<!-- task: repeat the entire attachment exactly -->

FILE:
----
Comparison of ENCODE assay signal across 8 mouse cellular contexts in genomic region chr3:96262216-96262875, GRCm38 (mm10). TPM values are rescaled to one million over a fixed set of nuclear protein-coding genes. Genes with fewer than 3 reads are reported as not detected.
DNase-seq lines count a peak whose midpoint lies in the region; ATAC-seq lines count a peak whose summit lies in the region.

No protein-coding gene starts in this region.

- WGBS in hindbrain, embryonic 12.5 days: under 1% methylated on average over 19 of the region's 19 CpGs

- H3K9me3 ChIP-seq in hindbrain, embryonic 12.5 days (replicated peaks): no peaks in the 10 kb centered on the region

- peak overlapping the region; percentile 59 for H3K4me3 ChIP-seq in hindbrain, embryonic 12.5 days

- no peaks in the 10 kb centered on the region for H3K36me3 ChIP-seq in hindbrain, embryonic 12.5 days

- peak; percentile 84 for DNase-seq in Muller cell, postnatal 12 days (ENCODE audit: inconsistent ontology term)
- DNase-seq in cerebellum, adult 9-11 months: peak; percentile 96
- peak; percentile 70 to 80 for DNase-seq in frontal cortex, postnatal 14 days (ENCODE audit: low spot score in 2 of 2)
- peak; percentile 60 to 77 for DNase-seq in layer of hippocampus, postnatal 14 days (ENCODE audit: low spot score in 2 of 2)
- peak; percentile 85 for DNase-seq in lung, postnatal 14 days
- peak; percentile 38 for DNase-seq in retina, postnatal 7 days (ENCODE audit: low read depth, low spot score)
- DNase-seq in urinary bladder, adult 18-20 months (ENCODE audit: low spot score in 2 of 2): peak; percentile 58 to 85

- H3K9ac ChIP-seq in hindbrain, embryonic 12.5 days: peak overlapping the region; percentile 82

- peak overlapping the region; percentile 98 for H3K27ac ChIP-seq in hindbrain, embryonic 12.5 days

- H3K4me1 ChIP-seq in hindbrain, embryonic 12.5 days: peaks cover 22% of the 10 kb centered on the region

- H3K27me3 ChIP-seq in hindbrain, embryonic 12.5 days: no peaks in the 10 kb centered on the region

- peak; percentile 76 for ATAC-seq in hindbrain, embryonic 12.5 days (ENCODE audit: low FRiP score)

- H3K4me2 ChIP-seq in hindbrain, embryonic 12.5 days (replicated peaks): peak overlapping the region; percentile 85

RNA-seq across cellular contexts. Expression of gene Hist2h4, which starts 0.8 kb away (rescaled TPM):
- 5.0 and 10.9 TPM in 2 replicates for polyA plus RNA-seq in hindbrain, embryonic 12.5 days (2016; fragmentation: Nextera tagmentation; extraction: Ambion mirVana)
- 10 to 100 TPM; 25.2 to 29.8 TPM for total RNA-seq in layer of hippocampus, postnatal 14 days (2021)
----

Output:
Comparison of ENCODE assay signal across 8 mouse cellular contexts in genomic region chr3:96262216-96262875, GRCm38 (mm10). TPM values are rescaled to one million over a fixed set of nuclear protein-coding genes. Genes with fewer than 3 reads are reported as not detected.
DNase-seq lines count a peak whose midpoint lies in the region; ATAC-seq lines count a peak whose summit lies in the region.

No protein-coding gene starts in this region.

- WGBS in hindbrain, embryonic 12.5 days: under 1% methylated on average over 19 of the region's 19 CpGs

- H3K9me3 ChIP-seq in hindbrain, embryonic 12.5 days (replicated peaks): no peaks in the 10 kb centered on the region

- peak overlapping the region; percentile 59 for H3K4me3 ChIP-seq in hindbrain, embryonic 12.5 days

- no peaks in the 10 kb centered on the region for H3K36me3 ChIP-seq in hindbrain, embryonic 12.5 days

- peak; percentile 84 for DNase-seq in Muller cell, postnatal 12 days (ENCODE audit: inconsistent ontology term)
- DNase-seq in cerebellum, adult 9-11 months: peak; percentile 96
- peak; percentile 70 to 80 for DNase-seq in frontal cortex, postnatal 14 days (ENCODE audit: low spot score in 2 of 2)
- peak; percentile 60 to 77 for DNase-seq in layer of hippocampus, postnatal 14 days (ENCODE audit: low spot score in 2 of 2)
- peak; percentile 85 for DNase-seq in lung, postnatal 14 days
- peak; percentile 38 for DNase-seq in retina, postnatal 7 days (ENCODE audit: low read depth, low spot score)
- DNase-seq in urinary bladder, adult 18-20 months (ENCODE audit: low spot score in 2 of 2): peak; percentile 58 to 85

- H3K9ac ChIP-seq in hindbrain, embryonic 12.5 days: peak overlapping the region; percentile 82

- peak overlapping the region; percentile 98 for H3K27ac ChIP-seq in hindbrain, embryonic 12.5 days

- H3K4me1 ChIP-seq in hindbrain, embryonic 12.5 days: peaks cover 22% of the 10 kb centered on the region

- H3K27me3 ChIP-seq in hindbrain, embryonic 12.5 days: no peaks in the 10 kb centered on the region

- peak; percentile 76 for ATAC-seq in hindbrain, embryonic 12.5 days (ENCODE audit: low FRiP score)

- H3K4me2 ChIP-seq in hindbrain, embryonic 12.5 days (replicated peaks): peak overlapping the region; percentile 85

RNA-seq across cellular contexts. Expression of gene Hist2h4, which starts 0.8 kb away (rescaled TPM):
- 5.0 and 10.9 TPM in 2 replicates for polyA plus RNA-seq in hindbrain, embryonic 12.5 days (2016; fragmentation: Nextera tagmentation; extraction: Ambion mirVana)
- 10 to 100 TPM; 25.2 to 29.8 TPM for total RNA-seq in layer of hippocampus, postnatal 14 days (2021)